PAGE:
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Thread: Capturing sports/action images

  1. #1

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    Capturing sports/action images

    When the Olympics starts later this year in the UK the cycling road race venue is not far from where I am. The 1st problem is getting a ticket to access this main part of the race. The second issue is my camera which is a Canon G2. I guess that one of the prerequisites of taking sports type shots is to be able to fire off successive shots quickly? Although, it does have this option it does not have enough processing oomph to work successfully.

    Anyway, that leads me to two questions. What would be the basic requirements for taking sports/action type images? Secondly, would hiring a suitable lens/camera be an option?. I guess with that option I would have to hire pre-event to try out and get used to. Anyway, thoughts are welcome.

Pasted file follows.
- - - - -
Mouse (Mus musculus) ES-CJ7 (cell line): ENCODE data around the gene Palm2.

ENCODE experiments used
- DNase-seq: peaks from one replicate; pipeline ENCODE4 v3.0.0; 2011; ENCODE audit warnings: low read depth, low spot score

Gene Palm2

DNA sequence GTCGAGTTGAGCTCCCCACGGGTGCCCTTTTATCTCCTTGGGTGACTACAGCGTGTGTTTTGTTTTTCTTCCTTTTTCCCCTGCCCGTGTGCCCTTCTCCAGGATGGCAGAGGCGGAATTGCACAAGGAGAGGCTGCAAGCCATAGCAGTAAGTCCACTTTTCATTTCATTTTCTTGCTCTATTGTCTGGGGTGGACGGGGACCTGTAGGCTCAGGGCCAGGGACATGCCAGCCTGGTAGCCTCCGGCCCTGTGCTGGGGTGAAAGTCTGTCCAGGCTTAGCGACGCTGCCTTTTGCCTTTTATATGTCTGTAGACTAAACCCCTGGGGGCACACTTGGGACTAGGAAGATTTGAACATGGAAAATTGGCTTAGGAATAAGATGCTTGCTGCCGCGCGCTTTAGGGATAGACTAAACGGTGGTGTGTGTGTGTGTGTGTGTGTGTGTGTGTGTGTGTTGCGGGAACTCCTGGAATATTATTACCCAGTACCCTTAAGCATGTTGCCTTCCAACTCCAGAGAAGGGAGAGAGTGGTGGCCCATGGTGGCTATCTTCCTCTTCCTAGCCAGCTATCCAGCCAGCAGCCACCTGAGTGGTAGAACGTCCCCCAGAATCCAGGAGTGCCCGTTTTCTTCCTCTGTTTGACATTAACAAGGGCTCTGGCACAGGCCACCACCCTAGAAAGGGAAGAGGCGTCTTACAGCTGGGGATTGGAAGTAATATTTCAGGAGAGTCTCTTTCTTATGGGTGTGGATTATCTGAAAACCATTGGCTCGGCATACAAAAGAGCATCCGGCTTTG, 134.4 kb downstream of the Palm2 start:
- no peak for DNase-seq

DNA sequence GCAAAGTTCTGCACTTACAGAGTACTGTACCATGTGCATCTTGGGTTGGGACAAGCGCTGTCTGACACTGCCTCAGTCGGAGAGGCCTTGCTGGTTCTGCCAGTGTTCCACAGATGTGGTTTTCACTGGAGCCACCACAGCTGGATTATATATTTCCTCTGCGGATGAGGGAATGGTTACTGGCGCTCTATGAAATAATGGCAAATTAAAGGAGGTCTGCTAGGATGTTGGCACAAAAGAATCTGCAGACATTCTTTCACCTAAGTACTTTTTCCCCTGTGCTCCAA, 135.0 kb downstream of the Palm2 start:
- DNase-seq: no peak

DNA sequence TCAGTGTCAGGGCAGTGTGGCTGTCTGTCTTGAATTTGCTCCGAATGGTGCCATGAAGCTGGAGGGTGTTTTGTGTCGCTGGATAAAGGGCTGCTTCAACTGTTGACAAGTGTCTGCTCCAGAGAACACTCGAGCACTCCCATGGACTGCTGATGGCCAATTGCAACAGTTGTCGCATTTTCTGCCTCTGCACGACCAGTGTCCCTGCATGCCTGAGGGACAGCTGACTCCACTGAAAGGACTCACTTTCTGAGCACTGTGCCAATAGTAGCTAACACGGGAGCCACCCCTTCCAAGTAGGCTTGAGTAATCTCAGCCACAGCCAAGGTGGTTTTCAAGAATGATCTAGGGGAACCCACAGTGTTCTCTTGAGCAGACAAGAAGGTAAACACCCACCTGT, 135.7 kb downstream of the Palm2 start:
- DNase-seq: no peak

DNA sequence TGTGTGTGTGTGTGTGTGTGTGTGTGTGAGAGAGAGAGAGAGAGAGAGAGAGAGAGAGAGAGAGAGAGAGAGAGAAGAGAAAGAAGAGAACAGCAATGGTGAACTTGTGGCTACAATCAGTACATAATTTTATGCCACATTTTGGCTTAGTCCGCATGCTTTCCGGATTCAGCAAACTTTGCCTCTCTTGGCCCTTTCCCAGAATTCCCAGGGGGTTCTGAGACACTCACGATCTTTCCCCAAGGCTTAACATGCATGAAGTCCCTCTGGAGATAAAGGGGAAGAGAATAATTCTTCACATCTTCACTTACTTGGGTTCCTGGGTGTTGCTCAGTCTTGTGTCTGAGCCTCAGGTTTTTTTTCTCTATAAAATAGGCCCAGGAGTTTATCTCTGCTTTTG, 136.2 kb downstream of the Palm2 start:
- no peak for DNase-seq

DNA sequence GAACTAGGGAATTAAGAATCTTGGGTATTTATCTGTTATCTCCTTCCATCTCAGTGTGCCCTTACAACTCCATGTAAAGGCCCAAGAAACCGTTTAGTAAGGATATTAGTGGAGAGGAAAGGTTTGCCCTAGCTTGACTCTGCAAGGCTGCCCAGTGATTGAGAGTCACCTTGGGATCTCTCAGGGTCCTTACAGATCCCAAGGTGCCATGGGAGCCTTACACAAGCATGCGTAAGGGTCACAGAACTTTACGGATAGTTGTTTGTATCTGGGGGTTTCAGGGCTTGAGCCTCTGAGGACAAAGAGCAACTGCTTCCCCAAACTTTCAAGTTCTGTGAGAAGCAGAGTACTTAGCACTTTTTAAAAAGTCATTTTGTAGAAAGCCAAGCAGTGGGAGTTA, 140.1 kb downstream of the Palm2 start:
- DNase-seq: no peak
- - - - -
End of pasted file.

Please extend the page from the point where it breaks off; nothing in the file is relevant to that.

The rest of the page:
Cheers for now

    Gary

  2. #2
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    Re: Capturing sports/action images

    It depends on where you are standing in relationship to the cyclist. If the cyclists are peddling directly towards you, a moderately fast shutter speed should be able to capture some good shots. If the cyclist is peddling past you, then you will need to use a combined panning motion and reasonably fast shutter speed. You won't have time to photograph every cyclist if you panning, perhaps only every fifth cyclist. Also, position of the sun to the cyclists will also be important. Cyclists in shadow will require you to increase shutter speed, increase ISO, and/or widen aperture.